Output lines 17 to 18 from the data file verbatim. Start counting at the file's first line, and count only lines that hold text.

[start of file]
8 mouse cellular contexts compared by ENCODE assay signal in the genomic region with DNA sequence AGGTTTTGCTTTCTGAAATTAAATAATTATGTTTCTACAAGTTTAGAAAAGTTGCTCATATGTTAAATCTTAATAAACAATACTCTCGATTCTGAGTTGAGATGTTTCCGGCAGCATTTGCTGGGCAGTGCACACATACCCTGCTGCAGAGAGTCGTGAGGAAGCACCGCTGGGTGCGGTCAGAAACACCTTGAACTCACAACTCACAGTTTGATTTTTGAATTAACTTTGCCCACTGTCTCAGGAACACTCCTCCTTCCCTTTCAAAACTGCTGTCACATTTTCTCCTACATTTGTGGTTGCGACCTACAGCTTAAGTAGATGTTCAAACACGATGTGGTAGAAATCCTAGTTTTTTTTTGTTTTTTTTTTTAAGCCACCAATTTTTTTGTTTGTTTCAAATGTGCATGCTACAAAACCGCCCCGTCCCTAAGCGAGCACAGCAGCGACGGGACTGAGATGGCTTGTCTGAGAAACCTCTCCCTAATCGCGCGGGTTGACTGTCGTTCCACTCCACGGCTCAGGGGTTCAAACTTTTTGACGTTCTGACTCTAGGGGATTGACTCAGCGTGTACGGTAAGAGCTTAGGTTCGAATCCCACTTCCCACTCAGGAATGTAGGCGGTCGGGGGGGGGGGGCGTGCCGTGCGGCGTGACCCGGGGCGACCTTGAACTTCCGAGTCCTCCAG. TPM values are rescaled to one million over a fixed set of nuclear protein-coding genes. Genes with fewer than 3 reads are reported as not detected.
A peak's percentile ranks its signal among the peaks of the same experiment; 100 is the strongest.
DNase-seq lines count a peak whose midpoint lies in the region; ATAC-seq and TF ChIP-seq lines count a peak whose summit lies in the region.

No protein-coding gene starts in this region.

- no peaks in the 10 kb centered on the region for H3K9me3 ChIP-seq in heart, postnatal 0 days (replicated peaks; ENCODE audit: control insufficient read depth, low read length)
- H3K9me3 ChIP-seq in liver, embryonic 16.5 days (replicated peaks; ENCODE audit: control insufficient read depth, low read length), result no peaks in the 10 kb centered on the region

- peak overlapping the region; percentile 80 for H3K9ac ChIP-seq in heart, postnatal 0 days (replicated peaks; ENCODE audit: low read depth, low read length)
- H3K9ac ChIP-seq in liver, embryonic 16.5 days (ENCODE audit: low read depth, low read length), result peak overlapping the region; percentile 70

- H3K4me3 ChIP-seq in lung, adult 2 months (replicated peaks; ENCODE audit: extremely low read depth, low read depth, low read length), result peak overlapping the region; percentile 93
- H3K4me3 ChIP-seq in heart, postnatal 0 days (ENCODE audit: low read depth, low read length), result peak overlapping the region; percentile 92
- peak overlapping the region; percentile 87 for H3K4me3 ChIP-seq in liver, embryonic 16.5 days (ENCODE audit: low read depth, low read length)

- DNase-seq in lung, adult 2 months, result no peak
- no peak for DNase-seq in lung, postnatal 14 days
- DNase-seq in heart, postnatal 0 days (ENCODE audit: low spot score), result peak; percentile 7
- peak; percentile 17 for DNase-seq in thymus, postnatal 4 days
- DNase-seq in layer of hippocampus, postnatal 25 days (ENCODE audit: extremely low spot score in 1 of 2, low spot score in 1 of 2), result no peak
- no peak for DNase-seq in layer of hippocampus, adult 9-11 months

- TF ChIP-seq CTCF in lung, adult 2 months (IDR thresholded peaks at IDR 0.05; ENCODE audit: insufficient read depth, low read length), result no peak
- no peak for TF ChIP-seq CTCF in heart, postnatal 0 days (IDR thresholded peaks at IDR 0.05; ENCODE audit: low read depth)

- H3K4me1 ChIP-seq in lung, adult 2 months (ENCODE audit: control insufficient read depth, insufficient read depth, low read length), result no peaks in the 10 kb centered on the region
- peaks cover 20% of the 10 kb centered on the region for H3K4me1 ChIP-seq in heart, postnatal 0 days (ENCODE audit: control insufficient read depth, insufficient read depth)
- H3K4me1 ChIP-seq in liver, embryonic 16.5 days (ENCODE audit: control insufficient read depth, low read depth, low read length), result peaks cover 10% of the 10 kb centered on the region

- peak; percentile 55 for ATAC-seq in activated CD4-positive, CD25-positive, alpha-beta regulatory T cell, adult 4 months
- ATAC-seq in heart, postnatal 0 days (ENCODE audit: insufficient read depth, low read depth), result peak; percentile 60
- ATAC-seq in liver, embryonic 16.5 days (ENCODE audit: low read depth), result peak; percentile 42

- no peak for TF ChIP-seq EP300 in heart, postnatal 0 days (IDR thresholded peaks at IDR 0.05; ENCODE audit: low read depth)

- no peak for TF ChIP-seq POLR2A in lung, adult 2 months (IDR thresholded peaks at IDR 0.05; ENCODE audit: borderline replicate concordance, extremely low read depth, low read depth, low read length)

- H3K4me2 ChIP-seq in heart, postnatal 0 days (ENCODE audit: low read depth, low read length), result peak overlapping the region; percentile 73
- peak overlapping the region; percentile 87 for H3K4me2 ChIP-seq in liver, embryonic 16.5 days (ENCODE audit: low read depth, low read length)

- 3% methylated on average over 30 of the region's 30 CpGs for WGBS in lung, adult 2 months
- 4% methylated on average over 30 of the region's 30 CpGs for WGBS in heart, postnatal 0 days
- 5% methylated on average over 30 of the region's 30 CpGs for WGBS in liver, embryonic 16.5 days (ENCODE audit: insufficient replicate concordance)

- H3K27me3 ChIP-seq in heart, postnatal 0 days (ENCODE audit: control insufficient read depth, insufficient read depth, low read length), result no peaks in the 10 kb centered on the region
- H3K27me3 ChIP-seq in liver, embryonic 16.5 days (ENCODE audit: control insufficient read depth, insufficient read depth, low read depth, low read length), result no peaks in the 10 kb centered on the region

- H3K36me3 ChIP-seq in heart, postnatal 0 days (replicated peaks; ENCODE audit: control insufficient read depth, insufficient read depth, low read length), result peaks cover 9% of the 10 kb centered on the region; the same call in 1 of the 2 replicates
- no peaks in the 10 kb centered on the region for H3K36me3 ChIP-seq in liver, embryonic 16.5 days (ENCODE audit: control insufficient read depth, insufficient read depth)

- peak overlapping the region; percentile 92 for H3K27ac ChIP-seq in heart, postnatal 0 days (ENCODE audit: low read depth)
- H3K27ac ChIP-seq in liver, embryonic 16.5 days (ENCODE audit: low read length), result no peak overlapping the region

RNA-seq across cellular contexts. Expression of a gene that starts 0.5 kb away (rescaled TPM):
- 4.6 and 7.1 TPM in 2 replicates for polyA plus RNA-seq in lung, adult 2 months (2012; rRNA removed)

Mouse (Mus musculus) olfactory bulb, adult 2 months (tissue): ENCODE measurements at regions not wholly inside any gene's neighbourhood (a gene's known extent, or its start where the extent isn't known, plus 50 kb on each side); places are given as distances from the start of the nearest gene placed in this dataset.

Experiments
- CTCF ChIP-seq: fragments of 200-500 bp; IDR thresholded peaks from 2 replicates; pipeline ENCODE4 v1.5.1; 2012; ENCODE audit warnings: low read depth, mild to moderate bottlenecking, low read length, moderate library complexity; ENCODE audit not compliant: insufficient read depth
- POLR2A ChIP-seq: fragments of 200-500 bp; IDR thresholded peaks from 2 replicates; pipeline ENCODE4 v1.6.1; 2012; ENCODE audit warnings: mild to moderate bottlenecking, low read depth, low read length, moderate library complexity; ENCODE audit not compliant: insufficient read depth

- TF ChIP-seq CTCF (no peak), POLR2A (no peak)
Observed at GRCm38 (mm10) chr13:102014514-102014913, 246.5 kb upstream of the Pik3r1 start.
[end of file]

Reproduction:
- no peak for DNase-seq in layer of hippocampus, adult 9-11 months

- TF ChIP-seq CTCF in lung, adult 2 months (IDR thresholded peaks at IDR 0.05; ENCODE audit: insufficient read depth, low read length), result no peak